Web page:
History of the Golden Circle

The art world has felt the influence of the Golden Ratio for centuries. Also known as the Golden Section or the Divine Proportion, this mathematical principle is an expression of the ratio of two sums whereby their ratio is equal to the larger of the two quantities.

Leonardo Da Vinci, The Last Supper (1494-99). Image: Wikipedia.

Leonardo Da Vinci, The Last Supper (1494-99). Image: Wikipedia.

During the Renaissance, painter and draftsman Leonardo Da Vinci used the proportions set forth by the Golden Ratio to construct his masterpieces. Sandro Botticelli, Michaelangelo, Georges Seurat, and others appear to have employed this technique in their artwork.

Gary Meisner on the Golden Number blog has mapped the geometric underpinnings of select paintings via software, which can be seen below:

Sandro Botticelli, The Birth of Venus (1483-85). Image: Wikipedia.

Sandro Botticelli, The Birth of Venus (1483-85). Image: Wikipedia.

Image: Gary Meisner, thegoldennumber.net.

Image: Gary Meisner, thegoldennumber.net.

Michelangelo, The Creation of Adam (1508-12). Image: Wikipedia.

Michelangelo, The Creation of Adam (1508-12). Image: Wikipedia.

Image: Gary Meisner, thegoldennumber.net.

Image: Gary Meisner, thegoldennumber.net.

The number phi, often known as the golden ratio, is a mathematical concept that people have known about since the time of the ancient Greeks. It is an irrational number like pi and e, meaning that its terms go on forever after the decimal point without repeating.

Over the centuries, a great deal of lore has built up around phi, such as the idea that it represents perfect beauty or is uniquely found throughout nature. But much of that has no basis in reality.

In the 19th century, artists Georges Seurat and Edward Burne-Jones organized their compositions with the help of geometry.

Seurat’s Post-Impressionist painting Bathers at Asinères (1884) can be broken down into three rectangles delimiting the fore-, middle-, and backgrounds, for example. And the arc of Burne-Jones’s staircase is the focal point of The Golden Stairs (1876-1880), around which the other elements are arranged.

Georges Seurat, Bathers at Asnières (1884). Image: Wikipedia.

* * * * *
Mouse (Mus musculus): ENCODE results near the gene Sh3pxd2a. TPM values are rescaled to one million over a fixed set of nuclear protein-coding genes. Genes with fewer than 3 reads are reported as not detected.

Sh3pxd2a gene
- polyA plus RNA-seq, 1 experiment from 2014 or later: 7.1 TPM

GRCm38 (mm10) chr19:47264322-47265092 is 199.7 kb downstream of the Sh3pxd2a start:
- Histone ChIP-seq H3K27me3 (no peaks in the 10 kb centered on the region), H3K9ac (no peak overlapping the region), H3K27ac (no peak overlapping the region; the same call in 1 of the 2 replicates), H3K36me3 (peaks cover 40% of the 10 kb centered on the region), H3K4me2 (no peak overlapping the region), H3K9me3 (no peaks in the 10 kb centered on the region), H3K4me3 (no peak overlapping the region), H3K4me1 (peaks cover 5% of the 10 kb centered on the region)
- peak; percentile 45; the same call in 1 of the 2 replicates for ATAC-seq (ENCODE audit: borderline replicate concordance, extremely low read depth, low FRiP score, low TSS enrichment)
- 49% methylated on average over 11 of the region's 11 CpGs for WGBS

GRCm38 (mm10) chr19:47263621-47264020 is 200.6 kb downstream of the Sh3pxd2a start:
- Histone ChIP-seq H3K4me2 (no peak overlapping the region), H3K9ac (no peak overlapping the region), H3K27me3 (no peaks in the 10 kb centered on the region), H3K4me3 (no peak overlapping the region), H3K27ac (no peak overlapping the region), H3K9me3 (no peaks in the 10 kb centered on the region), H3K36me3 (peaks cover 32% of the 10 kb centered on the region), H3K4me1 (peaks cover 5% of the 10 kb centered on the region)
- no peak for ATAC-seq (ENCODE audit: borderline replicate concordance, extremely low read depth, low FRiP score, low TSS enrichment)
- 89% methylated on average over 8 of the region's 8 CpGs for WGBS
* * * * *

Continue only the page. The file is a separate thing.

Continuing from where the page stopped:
Georges Seurat, Bathers at Asnières (1884). Image: Wikipedia.

Edward Burne-Jones, The Golden Stairs (1876-1880). Image: Wikipedia.

Edward Burne-Jones, The Golden Stairs (1876-1880). Image: Wikipedia.

Though modernism drifts away from a strict use of the Golden Ratio, geometry figures heavily in many movements at this time. Clean lines and shapes in primary colors populate paintings and graphics, as evidenced by Constructivism, Suprematism, and De Stijl.

Kazimir Malevitch, Suprematist Composition (1916). Image: Wikipedia.

Kazimir Malevich, Suprematist Composition (1916). Image: Wikipedia.

Piet Mondrian, Composition with Yellow, Blue and Red (1937–42) Courtesy: Tate Collection

Piet Mondrian, Composition with Yellow, Blue and Red (1937–42) Courtesy: Tate Collection

Moving into three dimensions, geometry figured heavily in the twentieth century. Sculptors Constantin Brancusi, Barbara Hepworth, and Henry Moore work abstractly, yet with simple, spare lines and forms.

Constantin Brancusi, Bird in Space (1927). Image: LACMA/© Constantin Brancusi Estate/Artist Rights Society (ARS), New York/ADAGP, Paris.

Constantin Brancusi, Bird in Space (1927). Image: LACMA/© Constantin Brancusi Estate/Artist Rights Society (ARS), New York/ADAGP, Paris.

Barbara Hepworth, Wave (1943-44). Image: © Bowness, Hepworth Estate/National Galleries Scotland.

Barbara Hepworth, Wave (1943-44). Image: © Bowness, Hepworth Estate/National Galleries Scotland.

Henry Moore, Three Points (1939-40). Image: © The Henry Moore Foundation/Tate.

Henry Moore, Three Points (1939-40). Image: © The Henry Moore Foundation/Tate.

Brazilian Neo-Concretism relies heavily on the simplicity of geometry: both Lygia Clark and Helio Oiticica’s work is a mass of angles and blocks of color.

Lygia Clark, Planos em superfície modulada no. 2, versão 01 (Planes in modulated surface no. 2, version 1) (c.1957). Image: WNYC/Eurides Lula Rodrigues Cardoso.

Lygia Clark, Planos em superfície modulada no. 2, versão 01 (Planes in modulated surface no. 2, version 1) (c.1957). Image: WNYC/Eurides Lula Rodrigues Cardoso.

Helio Oiticica, Metaesquema ( ). Image: WikiArt.

Helio Oiticica, Metaesquema (1958). Image: WikiArt.

Last but not least, artist Salvador Dali resurrects da Vinci’s “divine proportions” in his Surrealist homage The Sacrament of the Last Supper (1955), bringing us back to where we began.

Salvador Dali, The Sacrament of the Last Supper (1955). Image: WikiArt.

Salvador Dali, The Sacrament of the Last Supper (1955). Image: WikiArt.

Written by ART World, Lauren Palmer

By |July 2nd, 2020|Rule of Thumb|Comments Off on History of the Golden Circle

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